as for dome style membranes, i find that hooking the top edge then just pushing down the key till it clicks gets them back on fine, dont try to press them straight down like you would a sheet membrane

    if any one has an easy way to reattach a space bar let me know.........

  20. Lol Whibley


    my Vaio had a pint of cocoa spilled on it and got left for a month because the original owner couldn't bring herself to tell her boss. it came to me in a very sorry state, somewhat crystalised to say the least. i figured it was dead and probably not going to get any deader so i took the battery, dvd-rom and hdd out. sat it in 3 inches of warm water with some fairy powerspray. gave it a good swoosh and left it to dry.

    refitted the components and i use it every day.

    it is known as deathbychocolate on my lan.


  21. Scott Silver badge

    There are other fluids...

    Coffee etc is OK but some fluids write off keyboards because of their acidity!

    When this happened where I work, the nurse showed me where the rubber gloves were (I take medium size) and I washed it down in their sluice but uric acid destroys contacts so it was finished...

  22. Alan Donaly

    keyboard washing


    I needed a good laugh thanks all of you.(High

    squeakie voice I have been doing this for years)

    great it's like elreg asked geeks to parody themselves

    and they did en mass chorus "just throw it in the dishwasher

    " perfect.

  23. Arthur Kater


    Dear Michele,

    Thank you for this wonderfull idea.

    How should I proceed to clean the keypad of my notebook? Do you think it's wise to remove the Sony battery since it might bring the water to a boiling point which might affect the laquer of the notebook negatively..

    Kind regards,


  24. Keith Langmead

    Re: There are other fluids...

    Depends on the type of keyboard, with some of the old membrane keyboards used with some terminals coffee just eats through the circuitry. One place I worked for a few months while I college had two incidents of people spilling coffee on their keyboards. The first one called support immediately, and I was able to simply wash it off under the tape, let it dry completely and it worked perfectly. Unfortunately the second one was done on a Friday, and the user decided that since it still worked she wouldn't both calling us. On Monday morning she discovered it no longer worked. By that time no amount of cleaning was going to help it was already dead, and I had to tell her she'd have to tell her line manager to approve a new one... being an old terminal semi-intelligent keyboard they cost a few hundred quid each!

  25. Martin Owens


    What do you do if you don't have a lar-de-dah fancy pants dish washer? I had to take off every key from my old 8088 IBM and wash it.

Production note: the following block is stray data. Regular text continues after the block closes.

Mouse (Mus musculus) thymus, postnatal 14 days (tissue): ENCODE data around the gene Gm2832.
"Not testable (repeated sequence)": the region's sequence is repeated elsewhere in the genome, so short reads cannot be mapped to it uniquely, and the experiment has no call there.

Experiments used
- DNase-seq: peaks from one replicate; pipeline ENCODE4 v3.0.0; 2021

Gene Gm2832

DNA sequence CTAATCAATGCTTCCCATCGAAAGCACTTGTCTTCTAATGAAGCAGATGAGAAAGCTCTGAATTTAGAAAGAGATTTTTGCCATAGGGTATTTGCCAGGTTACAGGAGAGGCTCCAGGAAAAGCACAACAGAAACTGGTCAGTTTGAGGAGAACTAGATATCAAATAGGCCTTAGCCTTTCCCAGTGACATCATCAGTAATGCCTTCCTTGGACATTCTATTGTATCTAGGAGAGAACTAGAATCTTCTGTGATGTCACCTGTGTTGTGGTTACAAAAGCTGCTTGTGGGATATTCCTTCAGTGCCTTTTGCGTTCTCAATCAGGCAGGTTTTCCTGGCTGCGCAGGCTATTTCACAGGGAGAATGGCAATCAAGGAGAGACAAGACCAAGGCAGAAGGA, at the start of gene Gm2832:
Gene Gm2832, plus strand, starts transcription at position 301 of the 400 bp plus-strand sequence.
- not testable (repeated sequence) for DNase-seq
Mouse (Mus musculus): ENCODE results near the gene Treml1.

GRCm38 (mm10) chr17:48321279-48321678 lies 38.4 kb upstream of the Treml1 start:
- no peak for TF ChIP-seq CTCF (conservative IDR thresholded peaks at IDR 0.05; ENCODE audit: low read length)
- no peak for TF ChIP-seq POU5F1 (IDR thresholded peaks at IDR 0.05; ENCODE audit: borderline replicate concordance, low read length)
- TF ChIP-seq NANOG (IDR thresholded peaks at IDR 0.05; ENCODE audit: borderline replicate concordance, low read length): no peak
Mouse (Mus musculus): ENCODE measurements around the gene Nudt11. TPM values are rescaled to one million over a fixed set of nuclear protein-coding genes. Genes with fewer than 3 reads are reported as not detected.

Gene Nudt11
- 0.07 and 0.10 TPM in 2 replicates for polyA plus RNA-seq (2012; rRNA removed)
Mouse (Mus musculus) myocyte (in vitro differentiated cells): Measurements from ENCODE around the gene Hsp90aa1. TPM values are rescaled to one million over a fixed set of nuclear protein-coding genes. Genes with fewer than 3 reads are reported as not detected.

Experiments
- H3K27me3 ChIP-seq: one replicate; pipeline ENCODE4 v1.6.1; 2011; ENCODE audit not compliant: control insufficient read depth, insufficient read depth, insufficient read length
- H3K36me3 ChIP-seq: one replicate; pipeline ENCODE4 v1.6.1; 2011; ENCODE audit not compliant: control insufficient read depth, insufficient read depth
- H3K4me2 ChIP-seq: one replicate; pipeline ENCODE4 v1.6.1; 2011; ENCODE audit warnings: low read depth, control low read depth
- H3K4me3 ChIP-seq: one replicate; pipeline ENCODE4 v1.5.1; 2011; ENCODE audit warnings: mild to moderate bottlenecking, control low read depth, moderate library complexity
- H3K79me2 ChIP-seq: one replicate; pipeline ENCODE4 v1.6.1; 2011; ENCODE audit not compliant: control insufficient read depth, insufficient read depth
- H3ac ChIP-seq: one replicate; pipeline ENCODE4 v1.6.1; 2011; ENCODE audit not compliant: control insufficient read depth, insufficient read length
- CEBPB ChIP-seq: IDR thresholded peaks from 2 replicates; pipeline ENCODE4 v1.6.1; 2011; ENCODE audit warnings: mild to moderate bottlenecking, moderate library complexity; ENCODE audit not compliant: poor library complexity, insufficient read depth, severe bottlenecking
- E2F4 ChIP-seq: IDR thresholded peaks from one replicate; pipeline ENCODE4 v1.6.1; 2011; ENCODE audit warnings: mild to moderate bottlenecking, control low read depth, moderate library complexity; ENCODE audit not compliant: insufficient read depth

By the way the Enter key being on two lines is a feature of all UK keyboards. I can't stand those unfamiliar us keyboards with the / is the wrong place.

  26. Mark

    For safer cleaning....

    Keyboards like other electronics taken for a dunking will work perfectly well if dried out without any power running through them. You'll increase your success rate if you give a final rinse in distilled water, or even better alcohol.

  27. ian

    Ugh! Scott!

    Scott! How? Why? Do I want to know?

  28. Andy Davies


    "It has been common practice for years to put things like old dirty circuit boards in the dishwasher "

    then how come the pcb in my <B> garden watering controller </B> went titsup when it got sprayed by a hosepipe?

    AndyD 8-(#

  29. sheridan

    I've tried this...

    I've tried this a couple of times with my Mac keyboard. I left the keys on, but it took about three days for the thing to dry properly.

  30. Alan


    Does this work for laptops too?

  31. Anonymous Coward
    Anonymous Coward


    I have been using the same key board for the past 7 years, it's been through loads of coffee, tea, coke and anything else you can think off. it also has more crumbs than my toaster and i havent cleaned it once.

    still works fine, washing it is a far way off.

    get a life.

  32. Paul Simmonds

    Old News

    I've never used a dishwasher, but the large Belfast sink in our old film processing lab could take entire Wyse 85 terminal - it needed to when someone had dropped a container of sweet'n'sour chicken (hong-kong style) over it and it's keyboard.

    BTW some flavours of sweet'n'sour are worse than Coke for wrecking electronic kit!

  33. lordasb

    AT keyboard

    even works on AT keyboard that is 8 years old now ;-)

    still working.... bugger that makes me sound old